The time has come!  In case you missed it, the Farmer’s Almanac is here to remind you that daylight savings time ends this Sunday, November 3. So, it’s time to “fall back” to standard time. That’s important for those of us who still have a clock or watch not connected to the Interwebs. Enjoy the extra time!

Thanks for spending a small part of your day with me, and have a great weekend! 


Posted by Frank Cania, president of HR Compliance Experts LLC.

Please feel free to contact Frank at frank@hrcexperts.com, or 585-380-1566 with questions or for more information.


Disclaimer: This content is for informational purposes only, does not constitute a legal opinion, and is not legal advice. The facts of each situation should be considered and analyzed individually. Therefore, you should always consult with competent employment counsel regarding any issues discussed here.

CLICK HERE to learn more about Frank Cania and HR Compliance Experts LLC.

Fridays with Frank – Oct 25, 2019

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Boo pumpkinsHappy friday!

How can Halloween be next week? So much happens at this time of year, but one of my favorite things is seeing dozens of children in costume running up our driveway. The excitement in their voices as they yell “trick or treat!” is the best! Whatever your plans, I hope you have a safe and enjoyable experience.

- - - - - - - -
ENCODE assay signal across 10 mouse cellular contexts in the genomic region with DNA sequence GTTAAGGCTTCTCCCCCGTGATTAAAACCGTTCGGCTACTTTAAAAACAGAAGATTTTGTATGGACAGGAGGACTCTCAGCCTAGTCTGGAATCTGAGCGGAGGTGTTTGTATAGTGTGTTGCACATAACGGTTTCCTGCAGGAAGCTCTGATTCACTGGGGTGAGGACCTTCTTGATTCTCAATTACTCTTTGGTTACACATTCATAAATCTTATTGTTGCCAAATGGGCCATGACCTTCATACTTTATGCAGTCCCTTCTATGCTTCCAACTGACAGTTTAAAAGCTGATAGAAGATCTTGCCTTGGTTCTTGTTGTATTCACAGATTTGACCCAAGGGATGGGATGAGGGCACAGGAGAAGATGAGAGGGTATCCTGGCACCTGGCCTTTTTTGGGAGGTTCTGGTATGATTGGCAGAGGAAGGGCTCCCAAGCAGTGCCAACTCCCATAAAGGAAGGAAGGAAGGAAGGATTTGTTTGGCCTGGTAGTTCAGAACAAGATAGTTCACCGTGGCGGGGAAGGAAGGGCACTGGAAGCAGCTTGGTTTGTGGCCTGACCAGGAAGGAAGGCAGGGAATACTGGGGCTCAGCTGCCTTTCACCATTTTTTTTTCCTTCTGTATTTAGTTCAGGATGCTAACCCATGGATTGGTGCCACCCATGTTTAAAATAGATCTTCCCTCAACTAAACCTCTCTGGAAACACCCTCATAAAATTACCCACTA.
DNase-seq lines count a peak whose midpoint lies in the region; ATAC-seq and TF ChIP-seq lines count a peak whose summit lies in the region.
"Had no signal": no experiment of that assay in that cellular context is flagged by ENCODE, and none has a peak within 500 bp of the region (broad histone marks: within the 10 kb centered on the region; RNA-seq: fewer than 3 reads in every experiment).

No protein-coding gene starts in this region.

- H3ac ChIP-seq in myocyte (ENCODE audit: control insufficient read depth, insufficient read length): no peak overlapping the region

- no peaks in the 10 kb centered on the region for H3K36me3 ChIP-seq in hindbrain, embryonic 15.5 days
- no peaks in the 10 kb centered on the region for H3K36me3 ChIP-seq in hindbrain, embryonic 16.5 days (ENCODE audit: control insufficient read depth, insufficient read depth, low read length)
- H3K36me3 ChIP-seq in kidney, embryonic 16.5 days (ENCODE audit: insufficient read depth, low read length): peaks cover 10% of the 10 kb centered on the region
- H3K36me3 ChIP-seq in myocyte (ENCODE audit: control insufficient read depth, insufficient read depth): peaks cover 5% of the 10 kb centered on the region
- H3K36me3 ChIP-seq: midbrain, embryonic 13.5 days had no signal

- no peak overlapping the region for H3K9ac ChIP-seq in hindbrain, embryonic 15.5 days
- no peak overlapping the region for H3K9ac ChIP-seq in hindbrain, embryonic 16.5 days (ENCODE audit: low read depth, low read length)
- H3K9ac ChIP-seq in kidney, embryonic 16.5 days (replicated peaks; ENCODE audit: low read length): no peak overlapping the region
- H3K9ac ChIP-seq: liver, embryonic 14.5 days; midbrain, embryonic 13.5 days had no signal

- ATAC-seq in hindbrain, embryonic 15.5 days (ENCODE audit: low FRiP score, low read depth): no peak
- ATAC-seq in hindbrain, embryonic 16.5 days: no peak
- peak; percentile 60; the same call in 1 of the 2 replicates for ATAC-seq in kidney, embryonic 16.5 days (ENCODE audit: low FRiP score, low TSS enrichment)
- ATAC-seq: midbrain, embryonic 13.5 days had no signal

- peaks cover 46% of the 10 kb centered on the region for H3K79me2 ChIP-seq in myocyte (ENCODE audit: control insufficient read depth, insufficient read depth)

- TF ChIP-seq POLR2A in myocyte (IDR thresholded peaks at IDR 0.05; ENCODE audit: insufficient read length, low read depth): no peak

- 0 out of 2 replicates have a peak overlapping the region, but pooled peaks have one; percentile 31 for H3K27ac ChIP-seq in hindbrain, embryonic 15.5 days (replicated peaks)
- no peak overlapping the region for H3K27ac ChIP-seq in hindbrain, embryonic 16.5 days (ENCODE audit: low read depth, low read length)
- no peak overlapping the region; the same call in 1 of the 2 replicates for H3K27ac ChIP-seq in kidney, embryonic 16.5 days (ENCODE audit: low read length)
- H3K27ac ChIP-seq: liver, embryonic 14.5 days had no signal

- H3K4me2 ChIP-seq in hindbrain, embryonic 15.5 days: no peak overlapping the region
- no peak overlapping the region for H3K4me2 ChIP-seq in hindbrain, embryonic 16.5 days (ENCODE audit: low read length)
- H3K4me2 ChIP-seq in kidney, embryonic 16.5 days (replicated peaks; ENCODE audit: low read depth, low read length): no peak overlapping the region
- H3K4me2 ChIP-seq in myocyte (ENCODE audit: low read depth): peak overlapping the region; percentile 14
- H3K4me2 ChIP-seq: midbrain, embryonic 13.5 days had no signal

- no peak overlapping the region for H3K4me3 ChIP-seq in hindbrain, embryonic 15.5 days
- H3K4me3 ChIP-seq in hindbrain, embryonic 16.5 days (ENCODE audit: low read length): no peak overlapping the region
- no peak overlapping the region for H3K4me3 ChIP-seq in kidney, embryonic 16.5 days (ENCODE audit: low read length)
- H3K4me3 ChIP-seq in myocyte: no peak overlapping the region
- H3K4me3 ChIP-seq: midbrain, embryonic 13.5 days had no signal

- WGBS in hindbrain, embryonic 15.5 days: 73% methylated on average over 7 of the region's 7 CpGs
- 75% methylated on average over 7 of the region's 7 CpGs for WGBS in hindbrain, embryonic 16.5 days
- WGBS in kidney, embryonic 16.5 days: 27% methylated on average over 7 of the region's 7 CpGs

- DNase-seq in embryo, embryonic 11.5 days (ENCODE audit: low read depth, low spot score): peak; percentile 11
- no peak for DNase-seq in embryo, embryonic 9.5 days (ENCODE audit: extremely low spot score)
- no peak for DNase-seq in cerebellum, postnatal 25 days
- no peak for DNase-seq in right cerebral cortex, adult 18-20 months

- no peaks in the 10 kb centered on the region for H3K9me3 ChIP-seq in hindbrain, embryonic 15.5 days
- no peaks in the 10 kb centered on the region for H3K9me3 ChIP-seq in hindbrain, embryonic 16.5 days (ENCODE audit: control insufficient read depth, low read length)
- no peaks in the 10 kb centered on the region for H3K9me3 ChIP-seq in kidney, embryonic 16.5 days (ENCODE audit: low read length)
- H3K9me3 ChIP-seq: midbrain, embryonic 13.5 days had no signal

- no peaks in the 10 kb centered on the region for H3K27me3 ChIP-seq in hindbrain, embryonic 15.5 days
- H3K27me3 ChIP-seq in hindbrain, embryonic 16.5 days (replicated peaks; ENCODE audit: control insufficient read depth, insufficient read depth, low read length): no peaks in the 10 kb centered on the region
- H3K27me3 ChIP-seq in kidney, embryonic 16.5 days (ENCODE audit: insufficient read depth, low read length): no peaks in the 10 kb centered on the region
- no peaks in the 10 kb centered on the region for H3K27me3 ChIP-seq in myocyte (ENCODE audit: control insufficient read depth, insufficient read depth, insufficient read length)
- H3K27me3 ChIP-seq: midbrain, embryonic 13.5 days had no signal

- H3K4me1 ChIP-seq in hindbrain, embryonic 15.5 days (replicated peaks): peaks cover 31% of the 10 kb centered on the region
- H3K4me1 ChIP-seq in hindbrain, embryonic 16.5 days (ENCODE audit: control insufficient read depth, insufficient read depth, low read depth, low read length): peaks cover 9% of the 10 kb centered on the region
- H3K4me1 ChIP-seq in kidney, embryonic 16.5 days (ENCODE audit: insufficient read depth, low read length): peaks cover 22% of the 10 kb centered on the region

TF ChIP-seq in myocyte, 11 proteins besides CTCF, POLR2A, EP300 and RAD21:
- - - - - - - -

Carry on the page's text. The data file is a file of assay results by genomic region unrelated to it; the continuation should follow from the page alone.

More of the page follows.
That’s frightful!  Speaking of Halloween, I suspect some employees may need a gentle reminder about boundaries for decorating and celebrating at the office. As my good friend Matthew Burr explains, seasonal office celebrations can offer fun opportunities for co-workers to engage, but there are pitfalls to avoid. If Halloween is a reason to celebrate where you work, here are a few suggestions to consider: Decorate with a few small pumpkins around the workplace, but avoid demons, goblins, and gore. Provide guidelines and examples of acceptable costumes, and take a hard stand against political, offensive, sexually suggestive, and otherwise inappropriate costumes. And finally, never require participation or allow anyone to retaliate or harass those who choose to avoid the festivities. Although some workplace rules may be relaxed for the day, it should never be an excuse for inappropriate behavior.